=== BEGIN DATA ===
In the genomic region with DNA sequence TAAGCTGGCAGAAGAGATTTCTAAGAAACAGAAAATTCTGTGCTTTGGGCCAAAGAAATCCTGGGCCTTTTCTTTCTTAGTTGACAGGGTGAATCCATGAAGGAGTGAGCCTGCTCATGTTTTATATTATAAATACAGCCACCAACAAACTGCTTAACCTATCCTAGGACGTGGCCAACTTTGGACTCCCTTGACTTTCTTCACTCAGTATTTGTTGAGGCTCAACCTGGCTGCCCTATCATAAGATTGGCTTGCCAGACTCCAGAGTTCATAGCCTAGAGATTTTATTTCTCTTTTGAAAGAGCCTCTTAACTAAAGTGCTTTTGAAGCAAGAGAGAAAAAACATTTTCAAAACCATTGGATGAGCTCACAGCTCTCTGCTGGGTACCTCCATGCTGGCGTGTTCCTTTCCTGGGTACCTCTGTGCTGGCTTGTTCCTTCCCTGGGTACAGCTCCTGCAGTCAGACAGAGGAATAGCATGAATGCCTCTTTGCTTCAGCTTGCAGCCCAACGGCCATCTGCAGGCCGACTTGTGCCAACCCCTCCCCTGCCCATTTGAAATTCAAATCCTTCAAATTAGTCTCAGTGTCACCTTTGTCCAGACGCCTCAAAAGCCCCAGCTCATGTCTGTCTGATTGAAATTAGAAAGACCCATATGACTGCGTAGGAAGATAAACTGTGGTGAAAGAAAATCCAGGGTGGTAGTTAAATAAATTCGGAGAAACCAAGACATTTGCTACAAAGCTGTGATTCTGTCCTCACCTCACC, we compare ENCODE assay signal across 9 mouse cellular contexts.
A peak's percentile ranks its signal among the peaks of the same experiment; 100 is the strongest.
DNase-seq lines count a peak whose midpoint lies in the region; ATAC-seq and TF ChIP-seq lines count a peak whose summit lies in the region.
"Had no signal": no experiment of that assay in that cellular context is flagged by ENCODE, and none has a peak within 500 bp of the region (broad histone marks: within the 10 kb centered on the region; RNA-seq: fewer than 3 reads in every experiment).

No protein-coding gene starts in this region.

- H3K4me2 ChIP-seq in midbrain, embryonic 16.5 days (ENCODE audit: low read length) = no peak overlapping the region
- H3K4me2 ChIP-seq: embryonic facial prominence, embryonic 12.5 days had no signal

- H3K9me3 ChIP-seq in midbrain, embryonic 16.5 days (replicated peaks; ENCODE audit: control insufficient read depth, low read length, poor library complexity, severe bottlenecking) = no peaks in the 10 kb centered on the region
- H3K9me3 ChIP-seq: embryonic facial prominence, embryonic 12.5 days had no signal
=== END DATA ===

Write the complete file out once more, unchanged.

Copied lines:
In the genomic region with DNA sequence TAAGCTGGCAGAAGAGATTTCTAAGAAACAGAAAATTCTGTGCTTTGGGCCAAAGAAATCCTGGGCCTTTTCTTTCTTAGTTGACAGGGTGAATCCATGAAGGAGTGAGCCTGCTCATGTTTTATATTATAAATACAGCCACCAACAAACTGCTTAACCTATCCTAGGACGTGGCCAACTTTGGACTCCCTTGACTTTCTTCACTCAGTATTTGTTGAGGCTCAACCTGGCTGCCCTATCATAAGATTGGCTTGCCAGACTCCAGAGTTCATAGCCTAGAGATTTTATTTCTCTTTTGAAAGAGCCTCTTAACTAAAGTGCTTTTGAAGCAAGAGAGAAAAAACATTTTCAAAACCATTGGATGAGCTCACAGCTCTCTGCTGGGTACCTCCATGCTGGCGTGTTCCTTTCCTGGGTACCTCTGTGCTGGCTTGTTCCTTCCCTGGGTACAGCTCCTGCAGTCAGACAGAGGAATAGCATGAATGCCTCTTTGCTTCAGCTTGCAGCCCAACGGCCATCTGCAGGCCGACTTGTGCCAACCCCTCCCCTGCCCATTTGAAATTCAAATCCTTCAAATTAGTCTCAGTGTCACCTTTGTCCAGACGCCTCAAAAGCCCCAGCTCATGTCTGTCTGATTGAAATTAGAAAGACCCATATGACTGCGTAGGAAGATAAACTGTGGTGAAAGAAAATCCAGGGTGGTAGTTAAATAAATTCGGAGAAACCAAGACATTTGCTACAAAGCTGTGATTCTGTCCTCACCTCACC, we compare ENCODE assay signal across 9 mouse cellular contexts.
A peak's percentile ranks its signal among the peaks of the same experiment; 100 is the strongest.
DNase-seq lines count a peak whose midpoint lies in the region; ATAC-seq and TF ChIP-seq lines count a peak whose summit lies in the region.
"Had no signal": no experiment of that assay in that cellular context is flagged by ENCODE, and none has a peak within 500 bp of the region (broad histone marks: within the 10 kb centered on the region; RNA-seq: fewer than 3 reads in every experiment).

No protein-coding gene starts in this region.

- H3K4me2 ChIP-seq in midbrain, embryonic 16.5 days (ENCODE audit: low read length) = no peak overlapping the region
- H3K4me2 ChIP-seq: embryonic facial prominence, embryonic 12.5 days had no signal

- H3K9me3 ChIP-seq in midbrain, embryonic 16.5 days (replicated peaks; ENCODE audit: control insufficient read depth, low read length, poor library complexity, severe bottlenecking) = no peaks in the 10 kb centered on the region
- H3K9me3 ChIP-seq: embryonic facial prominence, embryonic 12.5 days had no signal